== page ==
15. I have video of the semi prepared runway operations done by Boeing for the C-17. They looked at muddy condition, hard pack and semi soft/sanding. The testing was pretty thorough to say the least but it showed that it was capable to do it, but extremely messy and detrimental to all the antennas on the belly as well as the 300M steel landing gear components and composite landing gear doors. They said during the landing on muddy surfaces, that the aircraft actually gained approx 600 lbs from mud kicked up in the wheels and caked on components. Interesting to see one of the landings during the muddy conditions that the C-17 actually did some fish tails in the sloppy conditions (probably pretty damn scary).
  16. Not sure but I found this...appears they didn't but this could be old. Either way, with or without...I wouldn't want to mess with this acft
  17. This is the one I was looking for. Thanks
  18. I'd suspect that the availability of JATO bottles comes into play. Very few in supply now and the few that are left are very unstable, given the contents, age etc...no one is making more, hence the reason the Blue Angel's Fat Albert doesn't do a JATO show anymore. At least that is what I read in a magazine article not long ago.
  19. Does anyone have an electronic version of the maintenance man image that goes with this poem that they could send me? Need it for a retirement program. Thanks Scott Remembering the Forgotten Mechanic Through the history of world aviation many names have come to the fore Great deeds of the past in our memory will last, as they're joined by more and more. When man first started his labor in his quest to conquer the sky he was designer, mechanic and pilot and he built a machine that would fly but somehow the order got twisted, and then in the public's eye the only man that could be seen was the man who knew how to fly The pilot was everyone's hero, he was brave, he was bold, he was grand, as he stood by his battered old biplane with his goggles and helmet in hand. To be sure, these pilots all earned it, to fly you have to have guts. And they blazed their names in the hall of fame on wings with bailing wire struts. But for each of these flying heroes there were thousands of little renown, and these were the men who worked on the planes but kept their feet on the ground. We all know the name of Lindbergh, and we've read of his flight of fame. But think, if you can, of his maintenance man, can you remember his name? And think o four wartime heroes, Gabreski, Jabara, and Scott. Can you tell me the names of their crew chief? A thousand to one you cannot. Now pilots are highly trained people, and wings are not easily won. But without the work of the maintenance man, our pilots would march with a gun. So when you see mighty jet aircraft as they mark their way through the air, the greased stained man with a wrench in his hand is the man that put them there. Anonymous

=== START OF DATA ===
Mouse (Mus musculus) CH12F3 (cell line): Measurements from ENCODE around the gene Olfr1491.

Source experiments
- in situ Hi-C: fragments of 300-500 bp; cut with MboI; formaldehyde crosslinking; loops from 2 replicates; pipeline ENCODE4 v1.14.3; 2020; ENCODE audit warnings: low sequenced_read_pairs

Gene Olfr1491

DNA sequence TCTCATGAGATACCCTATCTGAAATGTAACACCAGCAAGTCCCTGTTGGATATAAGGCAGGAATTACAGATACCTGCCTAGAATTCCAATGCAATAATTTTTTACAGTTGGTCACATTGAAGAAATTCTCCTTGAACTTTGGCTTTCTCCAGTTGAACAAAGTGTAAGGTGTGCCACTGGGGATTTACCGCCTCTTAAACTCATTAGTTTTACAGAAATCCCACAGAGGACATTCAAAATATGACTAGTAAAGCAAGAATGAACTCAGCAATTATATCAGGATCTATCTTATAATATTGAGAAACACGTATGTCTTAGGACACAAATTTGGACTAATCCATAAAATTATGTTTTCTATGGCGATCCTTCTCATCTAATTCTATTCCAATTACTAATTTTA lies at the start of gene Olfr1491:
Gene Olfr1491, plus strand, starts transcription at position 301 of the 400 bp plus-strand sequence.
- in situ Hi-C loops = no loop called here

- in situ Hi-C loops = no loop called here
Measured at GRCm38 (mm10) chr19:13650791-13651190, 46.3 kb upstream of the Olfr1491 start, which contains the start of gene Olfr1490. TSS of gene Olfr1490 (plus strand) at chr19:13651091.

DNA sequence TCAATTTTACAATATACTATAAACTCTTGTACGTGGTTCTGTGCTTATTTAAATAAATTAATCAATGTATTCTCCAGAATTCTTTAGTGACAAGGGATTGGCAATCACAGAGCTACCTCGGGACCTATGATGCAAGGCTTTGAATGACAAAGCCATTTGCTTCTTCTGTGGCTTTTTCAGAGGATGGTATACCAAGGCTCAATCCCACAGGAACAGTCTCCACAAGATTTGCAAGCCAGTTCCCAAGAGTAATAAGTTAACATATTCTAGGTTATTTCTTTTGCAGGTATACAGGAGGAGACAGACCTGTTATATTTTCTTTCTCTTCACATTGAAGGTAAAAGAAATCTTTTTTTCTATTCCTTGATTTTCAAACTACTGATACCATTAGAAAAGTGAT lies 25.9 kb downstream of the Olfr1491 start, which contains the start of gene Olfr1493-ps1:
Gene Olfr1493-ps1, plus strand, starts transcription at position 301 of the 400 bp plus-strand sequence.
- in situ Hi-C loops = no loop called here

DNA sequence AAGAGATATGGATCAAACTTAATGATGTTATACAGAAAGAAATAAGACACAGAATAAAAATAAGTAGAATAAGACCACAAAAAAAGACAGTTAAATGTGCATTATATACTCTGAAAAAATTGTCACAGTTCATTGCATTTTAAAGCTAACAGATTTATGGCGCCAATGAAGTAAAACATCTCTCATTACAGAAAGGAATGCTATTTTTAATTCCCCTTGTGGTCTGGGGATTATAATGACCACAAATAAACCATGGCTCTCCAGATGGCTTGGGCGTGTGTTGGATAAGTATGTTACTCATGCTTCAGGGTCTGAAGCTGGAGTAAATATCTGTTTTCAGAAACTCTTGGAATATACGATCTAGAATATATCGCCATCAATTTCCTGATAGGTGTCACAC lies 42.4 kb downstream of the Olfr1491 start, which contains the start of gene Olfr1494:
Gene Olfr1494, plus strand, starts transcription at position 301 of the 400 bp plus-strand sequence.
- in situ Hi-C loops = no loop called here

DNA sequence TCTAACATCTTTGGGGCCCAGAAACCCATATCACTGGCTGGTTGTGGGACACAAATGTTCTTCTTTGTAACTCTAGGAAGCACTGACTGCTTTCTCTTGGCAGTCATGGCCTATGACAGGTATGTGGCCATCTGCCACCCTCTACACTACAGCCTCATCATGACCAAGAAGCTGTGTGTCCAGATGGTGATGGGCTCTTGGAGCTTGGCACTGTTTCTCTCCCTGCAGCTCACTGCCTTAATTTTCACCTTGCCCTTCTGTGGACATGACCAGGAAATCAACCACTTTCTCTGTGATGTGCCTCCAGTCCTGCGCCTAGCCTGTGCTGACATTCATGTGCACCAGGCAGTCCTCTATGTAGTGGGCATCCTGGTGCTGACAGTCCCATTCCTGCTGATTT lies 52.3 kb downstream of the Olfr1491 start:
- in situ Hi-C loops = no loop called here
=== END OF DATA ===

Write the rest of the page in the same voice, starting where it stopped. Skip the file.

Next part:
20. The Road to the New Rescue Tanker: Air Force officials took delivery of the service's first new-build HC-130J rescue tanker from Lockheed Martin in Marietta, Ga., early last month, but this platform will not enter operational service for another two years. The aircraft will remain in Marietta undergoing developmental test until October 2011, SSgt Robin Stanchak, spokeswoman for the 23rd Wing at Moody AFB, Ga., told the Daily Report. After that, it will transfer to Davis-Monthan AFB, Ariz., for use in operational testing and in training crew members from the base's 79th Rescue Squadron as the unit prepares for the transition from the HC-130 to the HC-130J, she said. Finally, in December 2012, the Air Force expects to deliver this HC-130J, along with two others, to the 79th RQS. The unit will then begin initial operations with the HC-130Js and be ready for deployments, said Stanchak. The Air Force is acquiring a total of 37 HC-130Js as well as 37 brand new MC-130J special-mission aircraft under an $8.7 billion recapitalization program that runs from Fiscal 2008 through Fiscal 2019. The HC-130Js are replacing Air Combat Command's HC-130s.
  21. MC-130 Navigator Reaches 5,000 Flight Hours: Lt. Col. Robert Starnes, a navigator with the 15th Special Operations Squadron at Hurlburt Field, Fla., has eclipsed 5,000 total flight hours in the MC-130H Combat Talon II, establishing a new record for the aircraft type. "I set this goal 10 years ago and it finally came to fruition with the help of men and women of the 15th SOS," said Starnes after his record-setting flight on Sept. 27. He added, "I feel a sense of accomplishment." Starnes' most poignant memory is flying aid to victims in Thailand and Indonesia, following the devastating tsunami in 2004. "Helping people in disasters will always be a memory I cherish," he reflected. After 23 years of flying, Starnes is due to retire in December. (Hurlburt report by SSgt. Sarah Martinez.)